source: American journal of clinical dermatology
Juhn E, Khachemoune A
Gardner syndrome is a variant of familial adenomatous polyposis (FAP) and results in the manifestation of numerous external and internal symptoms including gastrointestinal polyps, osteomas, tumors, and epidermoid cysts. As such, it is highly recommended that physicians conduct full body examinations to catch the key clinical features of the disease when it is suspected. Stemming from a mutation in the adenomatous polyposis coli (APC) gene, Gardner syndrome shares genetic correlations with the FAP phenotype; as a result, it becomes all the more crucial for physicians to be able to discern Gardner syndrome from other differential diagnoses such as Turcot syndrome, FAP, and other attenuated forms of familial polyposis. Fortunately, Gardner syndrome has characteristic polyps in the colon, osteomas, and also exhibits abnormalities in the retinal epithelium that discern it from others. Surgery is the most effective method of management for Gardner syndrome; restorative proctocolectomy with ileal pouch anal anastomosis with mucosectomy is the top choice for colonic malignancies, and skin manifestations can be treated through a variety of excisions and therapy depending on location, size, and number of malignancies. Currently, there are no specific screening recommendations for Gardner syndrome, but testing following general screening recommendations for extra-colonic malignancies, genetic counseling, and endoscopy are encouraged.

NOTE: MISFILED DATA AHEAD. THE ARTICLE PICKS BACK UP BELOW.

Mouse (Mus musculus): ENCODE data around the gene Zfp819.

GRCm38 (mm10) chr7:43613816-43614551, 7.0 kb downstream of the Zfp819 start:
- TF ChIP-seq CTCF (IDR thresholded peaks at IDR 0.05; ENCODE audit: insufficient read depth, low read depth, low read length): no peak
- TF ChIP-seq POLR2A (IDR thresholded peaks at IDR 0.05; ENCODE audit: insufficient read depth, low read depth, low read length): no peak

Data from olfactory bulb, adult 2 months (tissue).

Resident PG2 Internal Medicine
full text source